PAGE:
By the early 1950’s, the emphasis of UNICEF activities had moved from aiding children in Europe to developing countries such as Guatemala (pictured) and from emergency to long-range programmes for economic and social development. To reflect this shift, the General Assembly unanimously adopted Resolution 802 (VIII), which renamed the organization the United Nations Children’s Fund, but kept the now-famous acronym. It also amended the fund's temporary nature. No longer an "emergency" agency, UNICEF was empowered to continue its mission to support children all over the world.
On 10 December 1954, Secretary-General Dag Hammarskjöld was asked to intervene in an international conflict by the General Assembly. Resolution 906 requested that - in the name of the United Nations - he sought the release of 11 American airmen of the United Nations Command in Korea and all other captured personnel of that Command desiring repatriation, in accordance with the Korean Armistice Agreement. For the General Assembly to ask the Secretary-General to intercede for other than humanitarian reasons was without precedent. Mr. Hammarskjöld sent a personal cablegram to Chou En-lai, Prime Minister of the People's Republic of China, expressing the desire to meet with him for direct discussions. During his visit to Peking, 30 December 1954 to 13 January 1955, the Secretary-General secures the release of fifteen airmen.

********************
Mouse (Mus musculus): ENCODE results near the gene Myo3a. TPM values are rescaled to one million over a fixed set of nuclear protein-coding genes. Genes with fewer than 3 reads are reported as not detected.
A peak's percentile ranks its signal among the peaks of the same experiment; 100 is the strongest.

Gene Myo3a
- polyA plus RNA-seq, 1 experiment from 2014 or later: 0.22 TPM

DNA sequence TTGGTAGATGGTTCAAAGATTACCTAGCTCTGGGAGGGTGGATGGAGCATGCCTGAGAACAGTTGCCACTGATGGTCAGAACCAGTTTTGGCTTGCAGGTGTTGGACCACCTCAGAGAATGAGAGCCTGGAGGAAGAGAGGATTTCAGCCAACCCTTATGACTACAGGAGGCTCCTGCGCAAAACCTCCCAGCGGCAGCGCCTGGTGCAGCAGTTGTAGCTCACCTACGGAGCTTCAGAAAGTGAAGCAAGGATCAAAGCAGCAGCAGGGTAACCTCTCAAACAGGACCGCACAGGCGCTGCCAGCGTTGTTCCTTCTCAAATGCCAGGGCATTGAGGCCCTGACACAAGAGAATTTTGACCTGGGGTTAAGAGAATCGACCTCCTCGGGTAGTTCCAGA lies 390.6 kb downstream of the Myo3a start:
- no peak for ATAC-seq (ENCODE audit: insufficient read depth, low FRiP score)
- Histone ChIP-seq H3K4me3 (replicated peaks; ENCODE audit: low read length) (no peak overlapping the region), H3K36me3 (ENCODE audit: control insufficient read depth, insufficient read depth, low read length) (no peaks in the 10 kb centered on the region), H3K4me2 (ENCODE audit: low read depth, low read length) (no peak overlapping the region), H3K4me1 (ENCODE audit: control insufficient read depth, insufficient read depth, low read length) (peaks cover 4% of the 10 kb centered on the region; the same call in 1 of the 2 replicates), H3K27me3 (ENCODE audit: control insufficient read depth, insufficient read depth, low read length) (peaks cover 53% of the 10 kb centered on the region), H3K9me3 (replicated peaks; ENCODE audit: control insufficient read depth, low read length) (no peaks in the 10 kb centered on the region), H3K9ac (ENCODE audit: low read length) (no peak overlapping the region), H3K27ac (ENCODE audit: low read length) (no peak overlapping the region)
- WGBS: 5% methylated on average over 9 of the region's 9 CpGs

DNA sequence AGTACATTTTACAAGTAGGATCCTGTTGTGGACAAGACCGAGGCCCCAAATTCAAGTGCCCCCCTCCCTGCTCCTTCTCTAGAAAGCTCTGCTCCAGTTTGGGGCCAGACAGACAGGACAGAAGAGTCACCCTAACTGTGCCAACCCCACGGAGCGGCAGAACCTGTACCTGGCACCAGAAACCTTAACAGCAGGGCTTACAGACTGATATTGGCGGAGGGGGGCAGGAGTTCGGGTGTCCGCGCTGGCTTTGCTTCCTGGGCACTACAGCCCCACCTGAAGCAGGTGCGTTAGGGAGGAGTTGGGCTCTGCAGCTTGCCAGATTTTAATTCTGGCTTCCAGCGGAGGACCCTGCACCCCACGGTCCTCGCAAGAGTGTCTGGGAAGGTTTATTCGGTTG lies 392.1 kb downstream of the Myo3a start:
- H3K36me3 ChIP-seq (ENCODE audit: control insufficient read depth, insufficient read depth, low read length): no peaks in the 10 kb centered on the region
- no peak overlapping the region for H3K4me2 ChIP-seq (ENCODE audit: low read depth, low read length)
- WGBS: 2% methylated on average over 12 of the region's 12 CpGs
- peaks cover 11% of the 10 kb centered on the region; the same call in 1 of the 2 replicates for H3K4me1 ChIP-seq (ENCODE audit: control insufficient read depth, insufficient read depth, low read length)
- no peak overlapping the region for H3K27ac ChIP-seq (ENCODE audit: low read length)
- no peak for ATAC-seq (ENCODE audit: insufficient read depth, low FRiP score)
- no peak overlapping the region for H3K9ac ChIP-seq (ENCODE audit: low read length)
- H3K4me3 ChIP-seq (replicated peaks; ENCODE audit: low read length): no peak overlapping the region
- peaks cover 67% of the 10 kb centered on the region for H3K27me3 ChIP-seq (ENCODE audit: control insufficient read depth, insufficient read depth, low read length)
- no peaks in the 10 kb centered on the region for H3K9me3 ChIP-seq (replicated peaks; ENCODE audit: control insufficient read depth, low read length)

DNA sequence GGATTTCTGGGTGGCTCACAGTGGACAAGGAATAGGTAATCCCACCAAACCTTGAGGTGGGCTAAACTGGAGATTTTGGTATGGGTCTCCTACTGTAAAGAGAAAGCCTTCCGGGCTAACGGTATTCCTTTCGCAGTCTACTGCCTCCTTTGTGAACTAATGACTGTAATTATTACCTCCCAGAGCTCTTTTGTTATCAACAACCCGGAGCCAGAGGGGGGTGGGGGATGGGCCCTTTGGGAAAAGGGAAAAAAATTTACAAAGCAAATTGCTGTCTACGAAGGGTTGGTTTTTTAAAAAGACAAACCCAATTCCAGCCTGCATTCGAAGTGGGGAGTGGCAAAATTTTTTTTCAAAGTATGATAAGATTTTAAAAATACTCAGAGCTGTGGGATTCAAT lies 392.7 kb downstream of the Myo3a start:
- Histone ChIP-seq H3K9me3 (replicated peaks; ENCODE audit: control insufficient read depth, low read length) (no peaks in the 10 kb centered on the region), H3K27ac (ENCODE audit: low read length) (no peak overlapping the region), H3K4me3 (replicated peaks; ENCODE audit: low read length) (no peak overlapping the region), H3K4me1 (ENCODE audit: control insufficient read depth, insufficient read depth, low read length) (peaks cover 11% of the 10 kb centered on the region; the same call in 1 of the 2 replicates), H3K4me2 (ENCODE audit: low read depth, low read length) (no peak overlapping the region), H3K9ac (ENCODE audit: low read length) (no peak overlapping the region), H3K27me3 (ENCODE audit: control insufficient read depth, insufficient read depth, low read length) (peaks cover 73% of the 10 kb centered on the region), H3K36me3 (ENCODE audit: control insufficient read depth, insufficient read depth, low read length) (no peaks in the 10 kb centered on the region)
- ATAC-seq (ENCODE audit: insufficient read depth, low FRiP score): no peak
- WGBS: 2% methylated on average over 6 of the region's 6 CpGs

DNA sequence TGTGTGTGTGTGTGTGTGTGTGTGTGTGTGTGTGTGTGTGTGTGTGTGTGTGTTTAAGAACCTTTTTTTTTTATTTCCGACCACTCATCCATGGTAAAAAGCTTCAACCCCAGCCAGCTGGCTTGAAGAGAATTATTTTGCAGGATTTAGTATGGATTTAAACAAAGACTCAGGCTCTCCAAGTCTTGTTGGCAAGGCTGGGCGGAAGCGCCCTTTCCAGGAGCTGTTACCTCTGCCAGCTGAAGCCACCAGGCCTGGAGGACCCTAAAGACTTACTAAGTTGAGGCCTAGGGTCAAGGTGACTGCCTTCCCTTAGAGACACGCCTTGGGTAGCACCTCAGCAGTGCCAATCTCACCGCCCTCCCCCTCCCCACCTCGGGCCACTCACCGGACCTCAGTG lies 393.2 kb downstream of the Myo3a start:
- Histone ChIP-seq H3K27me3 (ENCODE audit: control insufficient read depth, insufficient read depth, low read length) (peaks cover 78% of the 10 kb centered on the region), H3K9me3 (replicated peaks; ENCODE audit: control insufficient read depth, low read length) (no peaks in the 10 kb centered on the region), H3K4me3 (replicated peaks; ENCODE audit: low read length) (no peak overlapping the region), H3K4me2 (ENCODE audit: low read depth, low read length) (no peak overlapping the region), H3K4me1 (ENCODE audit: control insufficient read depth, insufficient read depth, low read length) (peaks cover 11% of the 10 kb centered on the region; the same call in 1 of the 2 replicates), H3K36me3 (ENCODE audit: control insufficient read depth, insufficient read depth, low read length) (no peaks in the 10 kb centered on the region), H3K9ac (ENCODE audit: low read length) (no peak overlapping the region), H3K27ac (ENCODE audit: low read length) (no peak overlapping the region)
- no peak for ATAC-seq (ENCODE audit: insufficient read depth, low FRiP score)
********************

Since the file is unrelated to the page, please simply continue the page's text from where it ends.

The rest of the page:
At the end of 1955, the Security Council recommends sixteen countries for admission to the United Nations – Albania, Austria, Bulgaria, Cambodia, Ceylon, Finland, Hungary, Ireland, Italy, Jordan, Laos, Libya, Nepal, Portugal, Romania, and Spain. It begins the first period of significant expansion of UN membership since the organization’s founding ten years earlier. Membership increases from 60 to 76 states in 1955 and by 1960 has grown to 99 members. Over the next decade, the process of decolonization will bring many more newly independent countries to a seat at the United Nations.